Highlight (Yellow) | Location 2166
Look at two key phrases here: “it shall accomplish” and “shall succeed.” These are absolute and confident terms. And it was God who said these two things would happen and God cannot be wrong or mistaken. In fact, it is this very truth that is all that is really needed to bust the myth that the church is dying or could ever die.
I’m reminded of a study that showed Atheists have a higher IQ than religious believers once they connected religion as an instinct separate from the intellect which served to solve problems. It helped to better understand the negative correlations of past studies. Every time I’ve read anything from Christians, Muslims, some Hindus, and some Jews discussing their own faith; there’s always the assumption that it must be true by default. Stanton and many others of the Abrahamic faiths simply can’t fathom that it has nothing to do with personal feelings and we atheists just don’t believe it. Already many Christians who could be reading this automatically assume it is because of bigotry, or hate, or we’re “denying Christ” as if we have some sort of malevolence for their savior figure. For most atheists? No, that is not the case. We, as atheists, don’t believe that your god is true. We don’t believe that your god is real. Yet again, I can see a myriad of “true believers” of Christianity going on and on and on about how we “secretly hate” or “secretly deny” or that we secretly believe it is true but hate Jesus Christ; No, that is not the case. We, as atheists, simply believe deep down: none of these stories, “miracles”, “magic”, or savior figures are real or true. They were made by a bunch of ancient people who never understood scientific evidence and they had no firm understanding of reality. We don’t believe that your god, Yahweh, or his so-called son, Jesus Christ, is a real or true story; we think of it like the story of Cinderella, Santa Claus, the Tooth Fairy, and other silly fictional stories. The story of Revelations with Jesus on a flying horse having Christian followers of every nation, all tribes, all peoples, and all languages is just another fantasy story no different from Cinderella, Santa Claus, the Tooth Fairy, and other silly fictional stories. Aha! But I call myself a Hindu Atheist, so how does that make sense? Neither Buddhism nor Hinduism requires any belief in any of their supernatural claims and that’s been a reality of most Dharmic faith traditions since approximately 600 BCE in ancient India.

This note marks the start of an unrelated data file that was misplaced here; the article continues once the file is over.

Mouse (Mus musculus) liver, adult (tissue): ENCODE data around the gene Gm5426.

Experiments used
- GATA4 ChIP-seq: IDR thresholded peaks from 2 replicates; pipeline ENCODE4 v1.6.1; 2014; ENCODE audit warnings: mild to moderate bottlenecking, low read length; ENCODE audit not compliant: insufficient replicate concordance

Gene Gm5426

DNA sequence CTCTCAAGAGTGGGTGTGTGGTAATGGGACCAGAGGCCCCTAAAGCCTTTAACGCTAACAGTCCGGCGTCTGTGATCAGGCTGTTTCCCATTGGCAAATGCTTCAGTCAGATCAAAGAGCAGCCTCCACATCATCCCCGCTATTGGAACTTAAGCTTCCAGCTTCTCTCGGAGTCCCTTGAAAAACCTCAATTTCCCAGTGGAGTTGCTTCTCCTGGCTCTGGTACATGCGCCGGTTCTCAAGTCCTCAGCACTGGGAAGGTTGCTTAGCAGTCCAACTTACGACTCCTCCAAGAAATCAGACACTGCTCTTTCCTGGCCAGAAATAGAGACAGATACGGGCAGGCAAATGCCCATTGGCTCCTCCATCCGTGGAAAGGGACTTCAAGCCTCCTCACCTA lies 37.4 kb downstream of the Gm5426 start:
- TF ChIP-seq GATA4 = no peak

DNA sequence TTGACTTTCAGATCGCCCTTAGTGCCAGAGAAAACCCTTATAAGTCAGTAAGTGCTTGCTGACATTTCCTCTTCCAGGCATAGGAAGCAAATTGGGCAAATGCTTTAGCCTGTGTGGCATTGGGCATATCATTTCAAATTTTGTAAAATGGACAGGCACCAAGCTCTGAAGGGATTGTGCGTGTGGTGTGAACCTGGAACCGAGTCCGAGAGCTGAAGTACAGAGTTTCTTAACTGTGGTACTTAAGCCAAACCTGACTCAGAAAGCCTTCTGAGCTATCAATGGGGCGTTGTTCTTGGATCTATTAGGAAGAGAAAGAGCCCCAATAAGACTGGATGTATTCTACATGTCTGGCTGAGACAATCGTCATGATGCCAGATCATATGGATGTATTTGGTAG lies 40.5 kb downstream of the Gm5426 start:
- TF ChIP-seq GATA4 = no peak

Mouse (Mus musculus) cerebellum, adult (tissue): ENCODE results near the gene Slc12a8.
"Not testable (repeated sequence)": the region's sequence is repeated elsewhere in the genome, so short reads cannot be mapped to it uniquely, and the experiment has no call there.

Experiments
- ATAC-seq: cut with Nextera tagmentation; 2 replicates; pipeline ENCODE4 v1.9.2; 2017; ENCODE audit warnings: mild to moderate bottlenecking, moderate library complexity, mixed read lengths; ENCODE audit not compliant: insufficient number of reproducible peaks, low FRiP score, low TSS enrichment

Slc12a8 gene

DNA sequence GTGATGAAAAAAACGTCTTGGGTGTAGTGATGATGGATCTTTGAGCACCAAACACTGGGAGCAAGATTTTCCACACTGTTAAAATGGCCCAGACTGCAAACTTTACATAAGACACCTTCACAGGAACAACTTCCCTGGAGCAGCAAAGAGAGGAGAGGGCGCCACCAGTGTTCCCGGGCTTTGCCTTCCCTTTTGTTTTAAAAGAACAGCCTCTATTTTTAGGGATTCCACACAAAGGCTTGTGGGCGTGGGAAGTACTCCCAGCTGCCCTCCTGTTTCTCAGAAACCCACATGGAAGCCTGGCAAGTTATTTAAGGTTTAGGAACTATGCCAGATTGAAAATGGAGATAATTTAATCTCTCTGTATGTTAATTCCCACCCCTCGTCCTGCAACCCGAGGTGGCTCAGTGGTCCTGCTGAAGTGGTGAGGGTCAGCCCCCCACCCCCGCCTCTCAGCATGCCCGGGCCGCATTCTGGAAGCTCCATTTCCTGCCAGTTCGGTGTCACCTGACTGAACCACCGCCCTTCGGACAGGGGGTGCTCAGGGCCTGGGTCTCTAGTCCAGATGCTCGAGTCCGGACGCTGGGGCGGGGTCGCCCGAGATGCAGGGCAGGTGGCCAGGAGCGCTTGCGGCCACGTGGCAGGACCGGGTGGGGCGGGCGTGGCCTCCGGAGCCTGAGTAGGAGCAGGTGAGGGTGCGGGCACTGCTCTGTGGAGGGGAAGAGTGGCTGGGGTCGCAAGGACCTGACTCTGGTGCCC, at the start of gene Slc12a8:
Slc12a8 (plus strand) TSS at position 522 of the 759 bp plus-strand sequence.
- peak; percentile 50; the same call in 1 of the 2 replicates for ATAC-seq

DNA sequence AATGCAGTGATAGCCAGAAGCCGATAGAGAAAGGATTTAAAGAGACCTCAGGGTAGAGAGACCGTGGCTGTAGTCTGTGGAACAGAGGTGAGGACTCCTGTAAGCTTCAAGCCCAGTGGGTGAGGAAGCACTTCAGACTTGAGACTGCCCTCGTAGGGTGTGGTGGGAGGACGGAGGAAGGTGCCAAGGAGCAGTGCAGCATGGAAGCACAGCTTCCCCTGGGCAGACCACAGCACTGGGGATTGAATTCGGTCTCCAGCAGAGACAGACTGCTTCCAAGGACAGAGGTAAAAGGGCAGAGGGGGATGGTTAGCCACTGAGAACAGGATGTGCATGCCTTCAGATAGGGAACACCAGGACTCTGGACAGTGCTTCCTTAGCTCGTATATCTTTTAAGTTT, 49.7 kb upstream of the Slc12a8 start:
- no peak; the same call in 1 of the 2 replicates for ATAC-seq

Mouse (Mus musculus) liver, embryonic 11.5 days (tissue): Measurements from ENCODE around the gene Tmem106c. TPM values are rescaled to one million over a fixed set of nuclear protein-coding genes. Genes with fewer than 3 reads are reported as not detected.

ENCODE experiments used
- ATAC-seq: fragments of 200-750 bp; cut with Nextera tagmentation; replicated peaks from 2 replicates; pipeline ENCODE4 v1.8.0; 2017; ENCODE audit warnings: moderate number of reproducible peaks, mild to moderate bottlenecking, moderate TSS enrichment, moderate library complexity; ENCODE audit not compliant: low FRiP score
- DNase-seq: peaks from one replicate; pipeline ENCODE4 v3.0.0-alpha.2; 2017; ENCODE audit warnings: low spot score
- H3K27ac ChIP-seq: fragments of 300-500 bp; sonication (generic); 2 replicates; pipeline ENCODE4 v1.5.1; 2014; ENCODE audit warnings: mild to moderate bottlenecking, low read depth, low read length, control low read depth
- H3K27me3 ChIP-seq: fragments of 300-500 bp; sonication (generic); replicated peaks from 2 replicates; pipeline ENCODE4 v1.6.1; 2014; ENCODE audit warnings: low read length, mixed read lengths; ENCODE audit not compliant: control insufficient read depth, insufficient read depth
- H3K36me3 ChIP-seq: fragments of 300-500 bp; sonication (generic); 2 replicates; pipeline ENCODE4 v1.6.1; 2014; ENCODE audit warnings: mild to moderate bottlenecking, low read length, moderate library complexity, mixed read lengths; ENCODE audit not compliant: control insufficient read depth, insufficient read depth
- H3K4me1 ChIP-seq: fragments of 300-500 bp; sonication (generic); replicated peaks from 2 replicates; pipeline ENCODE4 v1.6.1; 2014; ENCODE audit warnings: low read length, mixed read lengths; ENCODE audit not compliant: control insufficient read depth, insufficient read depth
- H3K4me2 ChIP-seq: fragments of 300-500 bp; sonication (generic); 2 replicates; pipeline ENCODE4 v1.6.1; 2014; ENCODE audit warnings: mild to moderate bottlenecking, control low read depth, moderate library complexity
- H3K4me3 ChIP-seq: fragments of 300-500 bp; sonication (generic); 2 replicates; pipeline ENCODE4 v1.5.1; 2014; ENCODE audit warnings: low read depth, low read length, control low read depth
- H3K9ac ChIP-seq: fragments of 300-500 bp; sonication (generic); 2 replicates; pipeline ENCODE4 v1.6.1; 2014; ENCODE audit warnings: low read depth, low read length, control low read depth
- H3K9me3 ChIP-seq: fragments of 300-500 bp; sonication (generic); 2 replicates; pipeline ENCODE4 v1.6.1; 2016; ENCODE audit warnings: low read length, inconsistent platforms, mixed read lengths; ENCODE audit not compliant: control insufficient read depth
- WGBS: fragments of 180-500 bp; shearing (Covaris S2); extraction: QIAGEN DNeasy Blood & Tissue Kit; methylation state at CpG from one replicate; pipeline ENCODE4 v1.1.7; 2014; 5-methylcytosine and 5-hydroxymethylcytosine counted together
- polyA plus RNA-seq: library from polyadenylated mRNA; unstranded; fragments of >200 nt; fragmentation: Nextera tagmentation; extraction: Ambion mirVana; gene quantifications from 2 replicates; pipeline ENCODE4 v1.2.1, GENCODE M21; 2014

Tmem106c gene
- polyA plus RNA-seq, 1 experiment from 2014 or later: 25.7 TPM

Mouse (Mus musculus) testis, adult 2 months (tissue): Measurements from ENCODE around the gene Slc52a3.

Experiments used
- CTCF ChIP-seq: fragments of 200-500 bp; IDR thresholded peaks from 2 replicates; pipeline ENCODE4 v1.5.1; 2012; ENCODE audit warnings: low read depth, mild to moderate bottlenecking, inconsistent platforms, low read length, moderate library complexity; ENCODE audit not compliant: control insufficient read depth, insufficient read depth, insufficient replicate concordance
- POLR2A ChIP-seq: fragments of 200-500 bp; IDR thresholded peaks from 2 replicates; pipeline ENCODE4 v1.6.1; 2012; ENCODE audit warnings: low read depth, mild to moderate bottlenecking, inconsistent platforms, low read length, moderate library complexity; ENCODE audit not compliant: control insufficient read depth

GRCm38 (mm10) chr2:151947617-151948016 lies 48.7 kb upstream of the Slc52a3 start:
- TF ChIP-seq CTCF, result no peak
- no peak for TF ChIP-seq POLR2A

Anyway, Stanton’s book seems to be a waste of time. It’s rife with erroneous claims, bigotry towards his fellow Christians, he seems to honestly live in a bubble judging from this book, and the statistical evidence he keeps harping about is a meager 5 percent at most by the current research that he himself cites. Overall, if you were curious like I was, I would say don’t bother with this book.